Edinburgh Festival 97 / Eve of Retirement Gate Theatre, London

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To be left off the shit list of Thomas Bernhard - scourge of Austria and of mankind in general - was a rare distinction. One or two madly driven geniuses were granted exeats (Wittgenstein, Glenn Gould) along with the odd brilliant thespian-interpreter of his plays such as Bernhard Minetti. Had he lived to see their work, I feel sure that Thomas Bernhard would also have made an honourable exception of the English director David Fielding and the actor Julian Curry.

They did this playwright proud in their award-winning production of Elisabeth II in 1992 - one of the most biliously hilarious evenings I have experienced in the theatre - and now they rejoin forces for the British premiere of the 1979 play Eve of Retirement. That potent mix in Bernhard of the grinding and the elating is once again projected to perfection. This is pitch-black comedy from a man whose relentless vision is all the funnier, for some of us, because it's so utterly lacking in a sense of humour.

Bernhard's contempt for Austria as a nest of unregenerate Nazis and anti- Semites is pushed to a calculatedly outrageous extreme here. The piece focuses on a triangle from hell: Holler, a Chief Justice and former commandant of a concentration camp (played by Mr Curry), and his two sisters - Vera (Jane Wood), who dances attention on him to the point of incest, and the left-wing Clara (Mary Chater) who sullenly resists them as much as a paraplegic in a wheelchair can. An American bombing raid in the last days of the war landed her in this plight. With typical contrariness, Holler feels both that this did the family a favour in putting a stop to her political activism, and that her condition symbolises his nation's victimhood at the hands of lesser breeds.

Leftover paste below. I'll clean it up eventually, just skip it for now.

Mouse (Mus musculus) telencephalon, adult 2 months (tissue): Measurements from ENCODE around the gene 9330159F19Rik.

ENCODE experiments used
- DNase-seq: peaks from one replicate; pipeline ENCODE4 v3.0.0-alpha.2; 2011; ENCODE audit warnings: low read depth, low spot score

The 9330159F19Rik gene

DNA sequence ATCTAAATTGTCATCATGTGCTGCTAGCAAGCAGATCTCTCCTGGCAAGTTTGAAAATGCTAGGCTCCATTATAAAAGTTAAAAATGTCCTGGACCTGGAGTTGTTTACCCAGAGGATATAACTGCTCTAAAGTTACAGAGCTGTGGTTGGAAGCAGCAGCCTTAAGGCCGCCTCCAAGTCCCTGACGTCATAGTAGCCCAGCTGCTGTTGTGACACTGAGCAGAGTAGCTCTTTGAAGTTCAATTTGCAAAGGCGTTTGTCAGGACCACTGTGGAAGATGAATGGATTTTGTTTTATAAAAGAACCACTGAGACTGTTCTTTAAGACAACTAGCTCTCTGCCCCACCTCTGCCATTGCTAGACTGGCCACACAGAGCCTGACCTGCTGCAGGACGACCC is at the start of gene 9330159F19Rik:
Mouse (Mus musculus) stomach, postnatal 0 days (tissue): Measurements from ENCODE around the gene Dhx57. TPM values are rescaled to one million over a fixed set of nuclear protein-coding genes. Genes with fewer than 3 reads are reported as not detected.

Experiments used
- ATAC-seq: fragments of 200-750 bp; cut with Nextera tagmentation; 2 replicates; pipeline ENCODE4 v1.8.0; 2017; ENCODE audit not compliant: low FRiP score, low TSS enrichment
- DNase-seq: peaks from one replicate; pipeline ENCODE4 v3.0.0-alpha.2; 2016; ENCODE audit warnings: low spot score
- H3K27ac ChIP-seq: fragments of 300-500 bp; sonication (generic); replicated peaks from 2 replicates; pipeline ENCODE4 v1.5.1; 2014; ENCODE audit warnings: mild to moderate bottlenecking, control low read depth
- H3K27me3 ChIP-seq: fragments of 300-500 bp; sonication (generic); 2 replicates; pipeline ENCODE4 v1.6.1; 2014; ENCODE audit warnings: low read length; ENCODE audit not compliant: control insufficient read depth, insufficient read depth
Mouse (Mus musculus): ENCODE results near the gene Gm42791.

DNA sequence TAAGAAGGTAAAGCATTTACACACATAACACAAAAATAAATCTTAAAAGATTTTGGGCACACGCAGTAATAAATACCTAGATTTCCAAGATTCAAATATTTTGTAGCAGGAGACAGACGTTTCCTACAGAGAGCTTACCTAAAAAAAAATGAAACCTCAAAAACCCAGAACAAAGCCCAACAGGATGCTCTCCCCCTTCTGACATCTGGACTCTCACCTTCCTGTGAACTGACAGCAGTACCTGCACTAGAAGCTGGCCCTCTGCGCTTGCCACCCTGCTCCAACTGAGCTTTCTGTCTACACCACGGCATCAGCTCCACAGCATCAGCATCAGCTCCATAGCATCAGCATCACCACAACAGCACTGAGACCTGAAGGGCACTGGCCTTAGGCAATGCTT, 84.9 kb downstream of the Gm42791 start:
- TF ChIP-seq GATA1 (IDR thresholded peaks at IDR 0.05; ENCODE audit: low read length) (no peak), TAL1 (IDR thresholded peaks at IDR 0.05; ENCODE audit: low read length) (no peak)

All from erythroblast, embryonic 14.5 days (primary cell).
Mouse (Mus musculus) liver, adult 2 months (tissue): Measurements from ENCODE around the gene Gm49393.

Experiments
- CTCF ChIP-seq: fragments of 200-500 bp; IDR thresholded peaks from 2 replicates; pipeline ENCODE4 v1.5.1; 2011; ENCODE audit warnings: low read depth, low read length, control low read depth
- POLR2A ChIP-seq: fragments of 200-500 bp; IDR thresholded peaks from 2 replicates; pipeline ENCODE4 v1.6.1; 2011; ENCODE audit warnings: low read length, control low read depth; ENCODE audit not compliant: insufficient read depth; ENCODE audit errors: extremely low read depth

Every year, Holler dons Nazi uniform and forces his siblings to join him in a champagne supper to celebrate the birthday of his mentor, Himmler. Fielding's production makes this ritual potty, frightening and pathetic. Looking like a tall, aggrieved heron, Curry cuts an absurd figure in his military regalia.

His martyred patience with the crass insensitivities of this world raises scandalised yelps of laughter from the audience. Triumphantly reporting that he has blocked a council bid to build a poison-gas plant opposite their house, he sees no irony in his stand as an affronted friend of the German countryside. Commending his sister on the choice of champagne, he declares it the very brand that made work in the camps bearable.

You can sense, though, that there's a time-bomb - not of remorse but of some awful, insanity-inducing sense of self-recognition - ticking away within Holler.

You can see, too, from Jane Wood's superb performance as Vera, that she knows this to be the case and that the desperate humouring of her brother, as though he were still a little boy, and the frantic feeding of his prejudices are an attempt to postpone disaster. She assures him that 98 per cent of Austrians think as they do: one day they will be able to celebrate Himmler's birthday openly.

Bernhard understands men like Holler because they are the reverse image of his own fanaticism. It's this that gives Eve of Retirement its serrated edge and makes the evening a splendidly unsavoury treat.

To 6 Sept (0171-229 5387)

Paul Taylor

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